Diastasis recti or diastasis rectus abdominis occurs when the outer abdominal muscles separate. It's easiest to think of the "6-pack ab" muscles for diastasis recti. These muscles, the rectus abdominis muscles, naturally separate during pregnancy. By the third trimester, up to 66% of women will experience diastasis. While it causes no harm to you or the baby, it can create problems ranging from aesthetic to pelvic floor issues due to muscle imbalances. First, we'll review a little bit more about diastasis recti. Then, we'll dive into exercises to correct diastasis recti.
How do I know if I have Diastasis Recti?
When pregnant, it can be relatively tricky to know if you have diastasis recti due to the nature of having a growing baby in your belly. However, there are a few things that can help you figure it out.
Doming in the middle of the abdominal muscles during exercise
Pelvic floor dysfunction
weakness in the abdominal muscles can lead to pelvic floor issues
Lower back pain postpartum
not a tell-tale sign of diastasis, but if the back pain is persistent, diastasis could be part of the problem
Pain during intercourse
Difficulty lifting things
Diagnosis by a healthcare provider
Physical therapists who specialize in women's health are specially trained to assess for diastasis
This depends. Exercise is always the first line treatment (assuming there are no severe medical issues). While exercise has definitely been shown to help improve diastasis recti, there are a lot of factors that go into how much improvement exercise can offer. In addition to exercise, learning correct movement strategies to incorporate into everyday life can be just as helpful.
Exercises to Correct Diastasis
The following not an exhaustive list when it comes to exercise to correct diastasis. Just google "exercises for diastasis" and you'll find a laundry list of examples. The following are things I've found professionally as a physical therapist that help heal diastasis recti. And this goes for 6 weeks to years after baby.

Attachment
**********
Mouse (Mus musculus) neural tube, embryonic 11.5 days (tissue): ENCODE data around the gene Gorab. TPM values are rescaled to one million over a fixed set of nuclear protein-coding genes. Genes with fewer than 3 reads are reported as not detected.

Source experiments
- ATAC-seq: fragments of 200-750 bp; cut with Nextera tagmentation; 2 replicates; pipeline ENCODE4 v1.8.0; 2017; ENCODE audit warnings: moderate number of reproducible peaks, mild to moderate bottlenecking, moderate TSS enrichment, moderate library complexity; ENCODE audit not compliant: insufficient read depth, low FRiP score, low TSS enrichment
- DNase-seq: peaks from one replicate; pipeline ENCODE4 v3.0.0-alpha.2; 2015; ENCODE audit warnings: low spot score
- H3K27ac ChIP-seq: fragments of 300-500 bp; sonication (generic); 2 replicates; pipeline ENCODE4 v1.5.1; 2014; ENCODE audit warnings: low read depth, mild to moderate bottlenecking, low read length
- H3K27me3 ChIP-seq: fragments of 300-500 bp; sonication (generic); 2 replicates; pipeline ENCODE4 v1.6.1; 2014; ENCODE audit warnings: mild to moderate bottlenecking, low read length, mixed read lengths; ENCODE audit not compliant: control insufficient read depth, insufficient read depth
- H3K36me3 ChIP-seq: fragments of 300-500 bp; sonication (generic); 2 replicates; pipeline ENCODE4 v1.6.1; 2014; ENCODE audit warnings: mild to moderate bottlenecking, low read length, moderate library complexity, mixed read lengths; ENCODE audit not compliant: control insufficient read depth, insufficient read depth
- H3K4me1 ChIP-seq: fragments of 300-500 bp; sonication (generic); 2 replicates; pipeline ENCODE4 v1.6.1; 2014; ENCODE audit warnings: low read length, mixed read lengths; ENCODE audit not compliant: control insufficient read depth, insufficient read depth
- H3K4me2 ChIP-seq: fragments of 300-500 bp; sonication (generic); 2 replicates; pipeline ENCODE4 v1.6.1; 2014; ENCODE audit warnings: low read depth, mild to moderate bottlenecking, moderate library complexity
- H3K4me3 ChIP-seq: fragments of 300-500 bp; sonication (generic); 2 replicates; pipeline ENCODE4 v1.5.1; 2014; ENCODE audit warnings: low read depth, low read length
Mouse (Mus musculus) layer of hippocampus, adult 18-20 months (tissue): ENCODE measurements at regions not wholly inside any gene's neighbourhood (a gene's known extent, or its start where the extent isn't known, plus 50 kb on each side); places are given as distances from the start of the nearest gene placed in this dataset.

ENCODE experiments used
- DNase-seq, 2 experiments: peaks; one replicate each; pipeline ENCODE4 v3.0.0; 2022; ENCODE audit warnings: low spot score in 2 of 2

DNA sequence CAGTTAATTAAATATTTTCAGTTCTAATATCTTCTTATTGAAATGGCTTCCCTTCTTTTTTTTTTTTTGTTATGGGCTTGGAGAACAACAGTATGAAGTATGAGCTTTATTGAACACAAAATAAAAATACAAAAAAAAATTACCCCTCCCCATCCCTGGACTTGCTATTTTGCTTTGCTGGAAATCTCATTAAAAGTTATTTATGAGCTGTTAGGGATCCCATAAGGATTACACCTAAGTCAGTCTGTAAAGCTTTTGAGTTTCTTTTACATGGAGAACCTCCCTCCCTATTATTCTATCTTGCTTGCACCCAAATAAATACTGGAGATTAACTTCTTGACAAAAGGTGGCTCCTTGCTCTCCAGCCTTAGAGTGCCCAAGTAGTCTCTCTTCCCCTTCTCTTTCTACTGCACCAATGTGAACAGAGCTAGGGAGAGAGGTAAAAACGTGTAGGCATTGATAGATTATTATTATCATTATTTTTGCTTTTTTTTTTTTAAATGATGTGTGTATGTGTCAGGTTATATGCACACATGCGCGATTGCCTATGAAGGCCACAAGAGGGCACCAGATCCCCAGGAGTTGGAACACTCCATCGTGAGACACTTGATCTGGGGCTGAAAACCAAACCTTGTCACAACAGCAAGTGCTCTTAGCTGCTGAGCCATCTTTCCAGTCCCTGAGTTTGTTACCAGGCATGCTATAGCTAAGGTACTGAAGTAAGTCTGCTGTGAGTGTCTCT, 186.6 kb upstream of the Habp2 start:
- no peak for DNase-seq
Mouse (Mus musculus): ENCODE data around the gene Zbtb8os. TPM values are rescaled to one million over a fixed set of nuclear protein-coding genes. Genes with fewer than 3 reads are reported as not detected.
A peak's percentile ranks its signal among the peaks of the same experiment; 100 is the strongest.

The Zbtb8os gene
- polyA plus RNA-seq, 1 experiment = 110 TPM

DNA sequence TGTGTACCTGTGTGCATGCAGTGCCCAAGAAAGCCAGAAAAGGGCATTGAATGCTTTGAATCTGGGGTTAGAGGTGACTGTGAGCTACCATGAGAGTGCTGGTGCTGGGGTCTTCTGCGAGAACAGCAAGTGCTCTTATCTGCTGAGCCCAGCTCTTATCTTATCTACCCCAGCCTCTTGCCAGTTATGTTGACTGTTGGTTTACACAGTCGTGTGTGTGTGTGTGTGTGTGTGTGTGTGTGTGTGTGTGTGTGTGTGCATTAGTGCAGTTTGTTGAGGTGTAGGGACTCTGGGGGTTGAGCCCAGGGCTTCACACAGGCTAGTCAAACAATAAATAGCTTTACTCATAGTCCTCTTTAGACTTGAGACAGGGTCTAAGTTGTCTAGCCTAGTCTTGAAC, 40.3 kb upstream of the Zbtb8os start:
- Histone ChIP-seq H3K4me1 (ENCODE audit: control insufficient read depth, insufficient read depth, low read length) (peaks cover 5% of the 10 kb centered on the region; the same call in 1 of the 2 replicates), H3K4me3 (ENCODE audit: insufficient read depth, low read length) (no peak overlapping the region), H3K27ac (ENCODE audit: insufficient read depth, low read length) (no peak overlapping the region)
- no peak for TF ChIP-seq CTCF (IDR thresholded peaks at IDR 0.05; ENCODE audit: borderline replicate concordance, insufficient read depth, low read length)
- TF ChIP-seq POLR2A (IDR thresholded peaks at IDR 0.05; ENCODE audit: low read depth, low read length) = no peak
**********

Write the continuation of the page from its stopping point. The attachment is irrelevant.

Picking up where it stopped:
Avoid holding your breath with lifting or bowel movements
Practice 360 breathing
Exhale all the air long and slow, hold for 5 seconds
Big 360 inhale, deep with a lot of ribcage movement
Gently contract your abdominal muscles with the pelvic floor as you exhale
Work on pelvic floor coordination and relaxation. Relax as you inhale, squeeze and lift the pelvic floor as you exhale.
Think of trying to stand taller with the rib cage lined up directly over the hips. Avoid flaring your rib cage out.
Begin lying on your back with your legs bent and feet resting on the ground.
Place your fingers just inside the bones on the front of your pelvis. Exhale, and gently pull the muscles under your fingers in. Relax and repeat.
Make sure to draw in rather than push out your muscles. This should be a subtle movement.
2. Heel Slide Exercise
Begin lying on your back with your legs straight.
Slowly slide one heel on the floor toward your buttocks, until you feel a stretch in your knee or upper leg, then slide it back out and repeat. While you are doing this, be sure to keep the transverse abdominis engaged.
Make sure not to arch your low back or twist your body as you move your leg.
3. Marching Exercise
Lie on your back with your knees bent.
Lift your legs off the ground to form a 90 degree angle. Slowly lower one leg, touching your toes to the floor, then return to the starting position and repeat with the opposite leg. Throughout the exercise, maintain engagement of the deep core muscles.
Do not allow your low back to arch during the exercise.
Begin lying on your back on top of a long sheet or towel with your knees bent, feet resting flat on the floor.
Pull the sheet across your abdomen, crossing the sheet over the middle of your belly. As you exhale, gently draw in your deep abdominal muscles and lift your head and top of your shoulder blades off the floor. Lower your head and relax your arms. Repeat.
Make sure that your abdomen is not pushing out, and continue breathing during the exercise. Do not hold your breath.
Learning to exercises to correct diastasis recti and movement patterns to help can improve postpartum recovery and feeling of well-being.
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